$$ R(\rho ) = w^{2} exp[( - \rho /\xi )^{2\alpha } ] $$
(1)
$$ H(\rho ) = \langle [h(n) - h(n^{\prime})]^{2} \rangle = 2w^{2} \{ 1 - exp[( - \rho /\xi )^{2\alpha } ]\} $$
(2)
where \( \alpha \) is the fractal exponent, the relative between \( \alpha \) and fractal dimension \( D \) is \( \alpha = d - D \), \( d \) is the space dimension, and \( \alpha \) is constraint by \( 0 \le \alpha \le 1 \). \( w \) is root mean square roughness expressing the fluctuation degree of \( h \) in vertical direction, and \( \xi \) is correlation length expressing the fluctuation degree of \( \rho \) in horizontal direction. The autocorrelation function \( R \) of \( h(i) \) is can be defined as:
$$ R(i + \rho ) = \langle h(i)h(i + \rho ) \rangle /w^{2} $$
(3)

Here, \( \rho = |i_{2} - i_{1} | \) is the interval between two points on signature. The autocorrelation function \( R \) has some characteristics such as: (1) If the signal is the smooth and steady random process, \( R(i + \rho ) \) is irrelevant to \( n \) and relevant to only \( o \) i.e. \( R(i + \rho ) = R(\rho ) \). With the increment of correlation interval \( \rho \), \( R(\rho ) \) decreases little by little and tends to be zero. The rate of decrease is decided by the distance between two points irrelevant to each other. The correlation length is defined by the value of correlation interval at the point that the autocorrelation function \( R(\rho ) \) decreases to \( e^{ - 1} \) of the maximum. The correlation length \( \xi \) expresses the speed that \( R(\rho ) \) decreasing with \( \rho \).If the interval between two points is less than \( \xi \), the two points are correlated. Otherwise, the two points are independent. The fluctuation in the horizontal direction is expressed with \( \xi \) and the fluctuation in the vertical direction is expressed with \( w \).

In the condition of \( \rho < < \xi \), self-affine fractal surface \( h(n) \) satisfies self-affine transform below:
$$ h(x_{0} ,y_{0} ) = \varepsilon^{2\alpha } h(\varepsilon x_{0} ,\varepsilon y_{0} ) $$
(4)
If the scale is small as \( 1/\varepsilon \), the average variation of height difference is \( \varepsilon^{2\alpha } \). This variation is corresponding to the power law variation of height-height correlation function during the short distance. The relationship is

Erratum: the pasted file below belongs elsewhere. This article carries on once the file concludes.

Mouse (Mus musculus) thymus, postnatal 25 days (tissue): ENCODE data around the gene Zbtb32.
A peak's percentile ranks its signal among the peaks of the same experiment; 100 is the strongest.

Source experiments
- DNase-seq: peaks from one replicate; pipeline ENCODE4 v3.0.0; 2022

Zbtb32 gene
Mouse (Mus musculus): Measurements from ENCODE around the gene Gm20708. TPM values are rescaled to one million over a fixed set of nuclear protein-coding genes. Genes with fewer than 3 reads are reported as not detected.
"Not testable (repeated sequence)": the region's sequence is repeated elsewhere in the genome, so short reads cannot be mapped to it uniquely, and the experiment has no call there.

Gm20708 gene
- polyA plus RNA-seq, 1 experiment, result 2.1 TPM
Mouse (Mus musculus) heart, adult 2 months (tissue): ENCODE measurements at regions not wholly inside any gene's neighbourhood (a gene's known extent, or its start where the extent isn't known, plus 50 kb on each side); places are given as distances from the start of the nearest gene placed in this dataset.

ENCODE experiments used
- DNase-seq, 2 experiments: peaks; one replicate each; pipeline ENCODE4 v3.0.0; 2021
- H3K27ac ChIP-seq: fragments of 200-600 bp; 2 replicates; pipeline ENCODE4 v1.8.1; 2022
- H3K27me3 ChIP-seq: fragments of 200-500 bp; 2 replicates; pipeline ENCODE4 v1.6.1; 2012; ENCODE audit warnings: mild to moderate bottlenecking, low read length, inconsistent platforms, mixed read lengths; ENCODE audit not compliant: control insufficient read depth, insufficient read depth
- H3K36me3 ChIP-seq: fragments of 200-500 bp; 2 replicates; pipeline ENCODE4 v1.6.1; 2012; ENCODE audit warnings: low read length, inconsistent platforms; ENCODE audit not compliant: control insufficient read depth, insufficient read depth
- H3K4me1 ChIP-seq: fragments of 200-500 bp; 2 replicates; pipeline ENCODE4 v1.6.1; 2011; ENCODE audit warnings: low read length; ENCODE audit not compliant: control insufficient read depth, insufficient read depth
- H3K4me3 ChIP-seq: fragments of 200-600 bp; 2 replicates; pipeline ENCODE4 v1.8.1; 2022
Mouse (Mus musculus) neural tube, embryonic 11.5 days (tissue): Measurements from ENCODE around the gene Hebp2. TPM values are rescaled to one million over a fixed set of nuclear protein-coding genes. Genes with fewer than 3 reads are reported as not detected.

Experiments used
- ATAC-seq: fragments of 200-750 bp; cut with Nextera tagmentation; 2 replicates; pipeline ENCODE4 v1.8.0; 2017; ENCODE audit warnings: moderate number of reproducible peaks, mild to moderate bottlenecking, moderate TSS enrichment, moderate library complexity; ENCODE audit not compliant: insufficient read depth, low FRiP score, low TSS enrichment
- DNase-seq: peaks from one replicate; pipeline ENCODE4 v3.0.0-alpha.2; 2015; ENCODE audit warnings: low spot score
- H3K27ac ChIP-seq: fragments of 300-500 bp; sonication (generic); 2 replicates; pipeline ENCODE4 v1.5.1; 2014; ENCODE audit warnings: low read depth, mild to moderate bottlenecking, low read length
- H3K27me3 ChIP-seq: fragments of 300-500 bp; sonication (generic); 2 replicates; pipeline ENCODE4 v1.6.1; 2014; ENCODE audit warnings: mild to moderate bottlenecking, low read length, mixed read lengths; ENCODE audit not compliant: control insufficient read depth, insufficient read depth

$$ h(\rho ) \propto \rho^{2\alpha } ,\rho < < 1 $$
(5)
The power law variation of height-height correlation function can describe statistically self-similarity characteristic and local fluctuation. If \( \alpha \) is smaller, the local fluctuation is more violent and fractal dimension is larger. From the Eq. (5), we can conclude that in log–log coordinate system \( h(\rho ) \) is proportional to \( \rho \) when \( \rho < < 1 \). \( 2\alpha \) can be estimated from the slope of the line approximated by linear least squares fitting on \( log(H(\rho )) \) versus \( log(\rho ) \) when we choose a range of the lower scale \( \rho \). Figure 5 shows the curve of \( log(H(\rho )) \) versus \( log(\rho ) \) and the linear fitting for benign and malign mass. In this paper, we look the 1D signature of contour as height distribution of the affine fractal random surface. The fractal dimension indicates the self-similarity feature and it also expresses the local non-smooth fluctuation of the signature. The fractal dimension D is larger and larger; the local fluctuation of the signature is more and more drastic. Here we use the fractal exponent \( \alpha \) of 1D signature of contour as the third feature to distinguish the benign mass from the malign one.
Fig. 5

Height–height correlation function curve and linear fitting for benign and malign mass contour in log–log coordinate

RMS slope \( s \)

Each point on the contour has different slope. The variation of slope describes the shape of contour. If the contour is smooth, the variation of slope is slow and regular; otherwise, variation of slope is drastic. When we transform 2D contour into 1D signature, the value in the Y-axis expresses the circularity. The absolute value of the slope shows the variation speed of contour. So we take the slope distribution of each point on the contour as one of the features to discriminate malign mass from benign mass. Slope is acquired by linear interval. Root mean square slope is defined as: